Technology and Dementia support

Written by: Ella Hendrix, Writer

Published: 23/04/2019

Adult couple, man has arm around woman's shoulder

Freelance writer Ella Hendrix shares some of the diverse innovations available for people living with Dementia.

Technology Innovations To Aid Dementia Care

While time has not yet brought a cure for dementia, it has brought new technological innovations which can ease the caregiving burden and help keep those diagnosed more comfortable and safe. Dementia can be frightening and stressful – for both the person diagnosed with the disease and their family. Care providers, Helping Hands (this link will take you away from our website) explain that someone living with a dementia diagnosis will have “difficulty with completing aspects of their day-to-day routine – and not be able to recall what they need from the shops; they will get a bit confused about where to put their dirty dishes or may feel too anxious to prepare their meals.” But, new advancements can help ease anxiety, promote independence, manage potential safety risks, and improve the quality of life for everyone involved. Here are some of the top technological innovations for those living with dementia today:

Smartphone Apps

With the increased use of smartphones, ‘apps’ with a variety of features have been developed to assist people with dementia. Experts at PreScouter (this link will take you away from our website) explain how “apps that provide verbal or visual reminders help dementia patients take their medications as advised by their doctor. Some apps, for instance MedCoach Medication Reminder, can be connected to the pharmacy to refill prescriptions. BrainAid is an app that provides reminder alerts and checks in at the end of each task.” For those with dementia living independently, reminders are an important tool to ensure that they carry out various tasks which form part of their daily routine. Routines help the person with dementia know what to expect, which reduces anxiety and allows them to continue to do things by themselves.

Communication Aids

The EDDN (this link will take you away from our website) advise that developing communication difficulties is a common occurrence with dementia. This can be frustrating and stressful for the person diagnosed with dementia, as well as their family and care partners. Staying connected with others is essential to the quality of life and technology has made staying in contact with friends and family easier than ever. Video chat services like Skype and Facetime are a great way to stay in touch with those who are further away. Adapted telephones can also be preprogrammed with frequently dialed numbers and made with larger number to make them easier to use. As dementia progresses and communication becomes more difficult, apps like Talking Mats can be used which allow people to communicate by selecting symbols and pictures.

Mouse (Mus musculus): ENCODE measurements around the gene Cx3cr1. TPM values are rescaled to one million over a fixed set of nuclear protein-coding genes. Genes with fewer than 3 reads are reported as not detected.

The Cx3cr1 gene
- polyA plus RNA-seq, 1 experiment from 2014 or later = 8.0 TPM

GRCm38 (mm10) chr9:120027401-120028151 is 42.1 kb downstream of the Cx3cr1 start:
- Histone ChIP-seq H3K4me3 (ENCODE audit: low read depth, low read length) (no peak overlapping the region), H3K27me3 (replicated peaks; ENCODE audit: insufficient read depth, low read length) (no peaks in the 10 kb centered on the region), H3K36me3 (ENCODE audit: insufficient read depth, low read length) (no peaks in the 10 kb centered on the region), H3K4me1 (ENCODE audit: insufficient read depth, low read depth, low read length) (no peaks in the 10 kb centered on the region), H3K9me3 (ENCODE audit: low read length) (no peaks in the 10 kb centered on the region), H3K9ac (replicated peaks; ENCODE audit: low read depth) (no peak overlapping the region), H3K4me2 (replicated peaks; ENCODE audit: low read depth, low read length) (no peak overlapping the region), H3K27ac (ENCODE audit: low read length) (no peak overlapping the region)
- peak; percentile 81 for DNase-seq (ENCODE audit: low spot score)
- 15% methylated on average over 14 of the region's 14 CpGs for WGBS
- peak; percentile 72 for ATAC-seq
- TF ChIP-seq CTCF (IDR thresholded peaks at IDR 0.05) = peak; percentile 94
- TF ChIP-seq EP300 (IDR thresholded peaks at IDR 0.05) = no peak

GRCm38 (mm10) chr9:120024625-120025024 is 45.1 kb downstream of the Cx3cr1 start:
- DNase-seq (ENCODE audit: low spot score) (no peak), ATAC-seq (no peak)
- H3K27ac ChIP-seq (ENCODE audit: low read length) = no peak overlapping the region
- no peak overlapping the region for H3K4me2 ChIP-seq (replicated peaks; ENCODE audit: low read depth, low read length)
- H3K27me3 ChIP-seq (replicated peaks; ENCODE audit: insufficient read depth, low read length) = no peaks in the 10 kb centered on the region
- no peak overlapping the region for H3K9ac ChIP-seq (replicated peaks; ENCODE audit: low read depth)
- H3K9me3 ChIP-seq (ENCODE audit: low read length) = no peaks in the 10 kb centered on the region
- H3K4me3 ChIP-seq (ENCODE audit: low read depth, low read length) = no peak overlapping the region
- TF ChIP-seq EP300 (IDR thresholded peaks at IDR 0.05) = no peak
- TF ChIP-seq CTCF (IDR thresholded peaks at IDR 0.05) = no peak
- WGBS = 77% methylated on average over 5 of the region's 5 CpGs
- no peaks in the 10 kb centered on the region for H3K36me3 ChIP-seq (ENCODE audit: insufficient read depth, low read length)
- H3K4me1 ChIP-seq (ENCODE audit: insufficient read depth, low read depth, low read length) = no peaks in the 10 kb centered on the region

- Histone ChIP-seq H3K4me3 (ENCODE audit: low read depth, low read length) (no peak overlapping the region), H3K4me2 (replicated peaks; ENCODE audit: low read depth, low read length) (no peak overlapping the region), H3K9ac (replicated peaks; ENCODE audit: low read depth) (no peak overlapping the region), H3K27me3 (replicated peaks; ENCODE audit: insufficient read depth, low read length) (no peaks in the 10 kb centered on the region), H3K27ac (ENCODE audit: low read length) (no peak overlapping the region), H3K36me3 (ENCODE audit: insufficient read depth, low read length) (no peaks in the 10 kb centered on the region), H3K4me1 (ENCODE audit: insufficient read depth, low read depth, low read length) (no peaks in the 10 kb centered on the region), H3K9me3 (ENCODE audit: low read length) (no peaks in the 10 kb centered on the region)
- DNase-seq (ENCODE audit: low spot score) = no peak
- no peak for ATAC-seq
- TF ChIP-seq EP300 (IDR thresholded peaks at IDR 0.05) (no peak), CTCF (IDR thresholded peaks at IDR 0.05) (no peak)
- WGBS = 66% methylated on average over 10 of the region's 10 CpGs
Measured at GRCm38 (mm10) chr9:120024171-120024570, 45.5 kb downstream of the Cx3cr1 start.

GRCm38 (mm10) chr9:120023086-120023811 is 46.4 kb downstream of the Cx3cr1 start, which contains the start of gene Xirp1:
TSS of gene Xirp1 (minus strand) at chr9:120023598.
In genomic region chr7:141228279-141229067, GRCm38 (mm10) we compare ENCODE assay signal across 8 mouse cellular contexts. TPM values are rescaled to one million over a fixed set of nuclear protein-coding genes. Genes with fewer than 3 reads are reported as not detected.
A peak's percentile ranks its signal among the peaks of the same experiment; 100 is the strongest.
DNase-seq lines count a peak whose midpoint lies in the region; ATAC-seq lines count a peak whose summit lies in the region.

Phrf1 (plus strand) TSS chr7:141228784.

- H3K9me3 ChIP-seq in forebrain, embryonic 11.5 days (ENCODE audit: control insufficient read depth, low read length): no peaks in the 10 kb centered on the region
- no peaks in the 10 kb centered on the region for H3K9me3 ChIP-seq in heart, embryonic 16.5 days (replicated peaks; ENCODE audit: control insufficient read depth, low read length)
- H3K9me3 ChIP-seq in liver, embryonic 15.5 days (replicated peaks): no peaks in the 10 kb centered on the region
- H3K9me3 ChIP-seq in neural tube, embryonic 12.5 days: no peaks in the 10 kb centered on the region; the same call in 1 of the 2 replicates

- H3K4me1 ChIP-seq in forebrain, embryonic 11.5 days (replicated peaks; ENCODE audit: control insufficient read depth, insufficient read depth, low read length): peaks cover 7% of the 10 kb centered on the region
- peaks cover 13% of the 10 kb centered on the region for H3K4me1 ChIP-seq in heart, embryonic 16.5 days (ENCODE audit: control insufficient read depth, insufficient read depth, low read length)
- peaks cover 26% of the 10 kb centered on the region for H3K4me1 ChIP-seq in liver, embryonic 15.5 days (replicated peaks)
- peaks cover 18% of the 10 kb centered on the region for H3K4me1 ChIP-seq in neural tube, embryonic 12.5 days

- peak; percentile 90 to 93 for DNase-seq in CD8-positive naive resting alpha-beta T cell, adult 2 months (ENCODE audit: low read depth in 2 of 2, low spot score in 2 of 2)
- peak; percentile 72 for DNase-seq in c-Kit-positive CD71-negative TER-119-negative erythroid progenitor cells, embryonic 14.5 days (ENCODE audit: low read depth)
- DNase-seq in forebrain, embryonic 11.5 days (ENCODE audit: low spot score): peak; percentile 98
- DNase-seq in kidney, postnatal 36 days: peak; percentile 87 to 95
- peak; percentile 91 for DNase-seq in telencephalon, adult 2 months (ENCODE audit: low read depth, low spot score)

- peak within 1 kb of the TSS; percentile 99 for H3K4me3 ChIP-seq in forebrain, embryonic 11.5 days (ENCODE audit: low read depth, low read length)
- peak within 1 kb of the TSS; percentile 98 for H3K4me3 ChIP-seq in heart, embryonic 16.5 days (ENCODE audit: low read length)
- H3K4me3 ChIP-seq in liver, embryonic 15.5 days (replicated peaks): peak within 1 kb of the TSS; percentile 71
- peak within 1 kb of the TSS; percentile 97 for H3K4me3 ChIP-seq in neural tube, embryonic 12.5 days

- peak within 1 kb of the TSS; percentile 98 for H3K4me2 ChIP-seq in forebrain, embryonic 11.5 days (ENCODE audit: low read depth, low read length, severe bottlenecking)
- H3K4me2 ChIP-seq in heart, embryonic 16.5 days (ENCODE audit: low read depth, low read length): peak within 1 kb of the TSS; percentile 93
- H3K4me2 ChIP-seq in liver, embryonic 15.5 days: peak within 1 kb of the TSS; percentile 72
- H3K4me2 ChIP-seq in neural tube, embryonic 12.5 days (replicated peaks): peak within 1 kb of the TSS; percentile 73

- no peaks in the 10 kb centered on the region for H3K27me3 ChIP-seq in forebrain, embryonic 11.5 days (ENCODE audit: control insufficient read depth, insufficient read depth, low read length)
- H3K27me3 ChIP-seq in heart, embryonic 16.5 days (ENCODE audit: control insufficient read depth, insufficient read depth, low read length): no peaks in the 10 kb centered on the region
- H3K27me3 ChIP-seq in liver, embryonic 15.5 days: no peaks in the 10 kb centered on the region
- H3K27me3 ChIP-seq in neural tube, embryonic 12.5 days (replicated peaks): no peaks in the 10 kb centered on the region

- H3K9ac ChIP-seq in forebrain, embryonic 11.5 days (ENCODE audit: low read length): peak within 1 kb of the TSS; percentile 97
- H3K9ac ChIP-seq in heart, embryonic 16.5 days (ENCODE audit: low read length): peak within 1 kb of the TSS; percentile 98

Clocks and Calendars

There are lots of products available to help people with dementia keep track of the day and time. Alzheimer’s Society (this link will take you away from our website) advise that “automatic calendar clocks can be helpful for people who lose track of which day it is. Many show both the date and day of the week. Some clocks also show clearly whether it’s morning or evening. These can help prevent people getting confused about the time, particularly in the light summer evenings.” These aids help people with dementia stick to their daily routines and live independently, while reducing anxiety associated with a diagnosis.

GPS Location and Tracking Devices

Dementia erases a person’s memory, which can lead to disorientation and wandering. This is a common and serious concern for many care partners who worry that the person they’re caring for may become lost, frightened, or find themselves in a dangerous situation. Location tracking devices are a great solution to address wandering and help keep someone with dementia safe and secure. Tracking devices can be attached to their clothing or worn as a bracelet, and can usually only be removed by the care partner. This technology provides care partners with a comprehensive view of their activities, locations, and routes, and sends an instant alert if they’re in an unfamiliar place. This type of technology can also alert emergency personnel to ensure a quick and safe recovery.

In-Home Cameras

In-home cameras are another great way to ensure of someone’s safety from afar, which is especially useful if you don’t live with them. Keeping a camera focused on medication, or in the main room, can help you feel confident that they’re being active and taking medication. Some cameras even have two-way audio, which allow you to listen and speak to one another. In-home cameras can also monitor movement, alerting you if no movement has been detected for a set period of time.

With the help of technology, people diagnosed with dementia can live independently or with care partners at home for a longer time, instead of nursing homes. These innovations and advancements in technology help patients feel more in control of their lives, and allow those affected by dementia to remain living independently, safely, and more comfortably.



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